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A Case for Shareholders' Fiduciary Duties in Common Law Asia
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Book description

This book reconceptualises the role of the general meeting and shareholders in the listed companies in four leading common law jurisdictions in Asia (Singapore, Hong Kong, India and Malaysia) as one that should include fiduciary duties. It demonstrates why, when, by whom and how fiduciary duties should be imposed and how they could be enforced. In so doing, it refutes the long-standing common law rule that shareholders can generally vote as they please. The book advances the debate on a central notion of corporate law, namely, the interests of the company. It addresses the deficiencies in the law regulating conflicts of interest involving controlling shareholders and institutional shareholders and provides solutions to the problem of activist and passive minority institutional investors. This book challenges us to rethink the meaning and implementation of the long-term success of the company and shows how corporate governance should and could be made.


'Professor Lim’s book is an impressive contribution to an important corporate governance debate regarding the role of shareholders. By combining excellent doctrinal, empirical and policy-focused research, he argues for a reconceptualisation of the role of shareholders in listed companies, including the imposition of fiduciary duties on these shareholders. The book primarily focuses on listed companies in Hong Kong, Singapore, India and Malaysia but is undoubtedly of broad international significance. Many will benefit from reading this insightful and thought-provoking book.'

Ian Ramsay - Harold Ford Professor of Commercial Law and Redmond Barry Distinguished Professor, University of Melbourne

'This book makes a trenchant and compelling case for imposing legal responsibility on corporate shareholders in the four Asian common law jurisdictions, drawing assuredly on jurisprudence, doctrine, best practice and actual practice. With insight, skill and erudition, the author makes the strongest case yet for root-and-branch revision of the Anglo-Saxon approach to the rights and duties of corporate participants. This is essential reading for anyone seriously interested in corporate governance, whether in common law Asia or anywhere in the world.'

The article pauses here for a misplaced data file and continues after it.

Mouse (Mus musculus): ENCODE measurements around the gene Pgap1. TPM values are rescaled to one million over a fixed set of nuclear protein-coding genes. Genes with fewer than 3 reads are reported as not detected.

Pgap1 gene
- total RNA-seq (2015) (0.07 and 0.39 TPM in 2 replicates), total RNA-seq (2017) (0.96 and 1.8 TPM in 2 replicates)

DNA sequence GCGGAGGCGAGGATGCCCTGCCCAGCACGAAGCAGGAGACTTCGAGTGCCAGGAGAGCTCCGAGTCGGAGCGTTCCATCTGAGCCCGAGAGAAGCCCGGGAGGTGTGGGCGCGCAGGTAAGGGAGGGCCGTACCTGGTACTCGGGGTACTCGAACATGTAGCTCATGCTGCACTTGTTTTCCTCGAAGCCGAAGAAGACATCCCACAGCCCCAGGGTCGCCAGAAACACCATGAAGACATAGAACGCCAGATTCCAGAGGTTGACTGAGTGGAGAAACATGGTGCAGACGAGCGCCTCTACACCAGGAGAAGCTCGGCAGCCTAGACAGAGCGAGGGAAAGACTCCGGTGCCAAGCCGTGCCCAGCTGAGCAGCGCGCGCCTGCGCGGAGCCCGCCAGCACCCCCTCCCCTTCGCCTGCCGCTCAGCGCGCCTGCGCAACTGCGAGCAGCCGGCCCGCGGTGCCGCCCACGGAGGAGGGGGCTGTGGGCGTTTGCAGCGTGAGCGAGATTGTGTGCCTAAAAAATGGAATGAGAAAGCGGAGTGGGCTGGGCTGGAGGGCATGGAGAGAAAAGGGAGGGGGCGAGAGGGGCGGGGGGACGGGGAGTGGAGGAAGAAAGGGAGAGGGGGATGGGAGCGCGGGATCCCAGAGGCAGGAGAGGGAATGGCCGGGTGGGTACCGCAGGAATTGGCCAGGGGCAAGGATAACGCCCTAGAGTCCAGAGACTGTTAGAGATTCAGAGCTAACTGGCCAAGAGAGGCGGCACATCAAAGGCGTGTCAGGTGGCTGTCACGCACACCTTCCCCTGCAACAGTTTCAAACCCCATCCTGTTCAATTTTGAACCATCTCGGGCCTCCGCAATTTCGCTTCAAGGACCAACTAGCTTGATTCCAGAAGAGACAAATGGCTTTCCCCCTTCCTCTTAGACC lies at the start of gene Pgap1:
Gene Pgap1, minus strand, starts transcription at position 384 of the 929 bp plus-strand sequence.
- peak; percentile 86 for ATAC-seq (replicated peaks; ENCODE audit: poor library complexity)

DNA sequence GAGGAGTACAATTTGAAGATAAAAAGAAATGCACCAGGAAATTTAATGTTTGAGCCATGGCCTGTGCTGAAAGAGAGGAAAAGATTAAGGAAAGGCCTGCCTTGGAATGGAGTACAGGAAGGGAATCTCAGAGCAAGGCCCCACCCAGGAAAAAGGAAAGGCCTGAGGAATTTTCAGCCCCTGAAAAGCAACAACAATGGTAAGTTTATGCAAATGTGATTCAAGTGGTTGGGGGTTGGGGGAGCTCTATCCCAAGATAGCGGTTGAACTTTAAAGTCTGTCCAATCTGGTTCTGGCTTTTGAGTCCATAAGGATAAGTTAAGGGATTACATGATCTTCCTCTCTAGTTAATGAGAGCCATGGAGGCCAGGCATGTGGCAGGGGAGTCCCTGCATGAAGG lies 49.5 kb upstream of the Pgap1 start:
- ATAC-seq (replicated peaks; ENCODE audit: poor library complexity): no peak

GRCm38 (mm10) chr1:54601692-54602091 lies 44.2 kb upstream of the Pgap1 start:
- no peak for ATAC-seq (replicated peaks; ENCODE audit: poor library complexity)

William W. Bratton - Nicholas F. Gallicchio Professor of Law, and Co-Director, Institute for Law and Economics, University of Pennsylvania

'Controlling shareholders are the norm for most of the world's companies. There are a wide range of mechanisms by which such controllers can influence corporate activities to their own benefit and to the detriment of minority shareholders. In this important book, Ernest Lim presents cogent arguments for a reassessment of the position in Asian company laws under which controllers are generally not subject to fiduciary duties. The author also makes a case for institutional shareholders to be subject to fiduciary duties because of conflicts of interest between them and the company. This book will challenge readers to rethink the function of corporate governance.'

John Armour - Hogan Lovells Professor of Law and Finance, University of Oxford and Fellow of the British Academy and European Corporate Governance Institute

'A central thesis of this impressive work is that a company's members in general meeting, as well as its board of directors, are agents of the company, and as such are subject to fiduciary obligations. This book will be valuable to those who research and advise on not only company law, corporate governance and Asian jurisdictions, but also equity and common law more generally.'

Robert Walker - Lord Walker of Gestingthorpe, former Justice of the United Kingdom Supreme Court and Non-Permanent Judge, Hong Kong Court of Final Appeal

'This book makes a major contribution to contemporary debate about the role of shareholders (both institutional and controlling shareholders) and to comparative corporate governance generally. It reconceptualises shareholders and advances the 'provocative thesis' that, in common law Asia, shareholders should be subject to fiduciary duties. The book will be of interest to corporate law scholars and practitioners, and to anyone seeking to understand the growing legal and economic significance of East Asia.'

Jennifer Hill - University of Sydney

'The argument is multitextured and tightly knit. Along the way, Lim queries central assumptions that have underpinned company law in common law jurisdictions … Lim’s study is pioneering as the first work that critically examines the concept of the company interest, including the idea of imposing fiduciary duties on controlling shareholders, in common law Asia … The book bristles with ideas that will have application in other common law jurisdictions not just those in Asia. The book is a delight to read. I unreservedly recommend it.'

Anselmo Reyes Source: Modern Law Review

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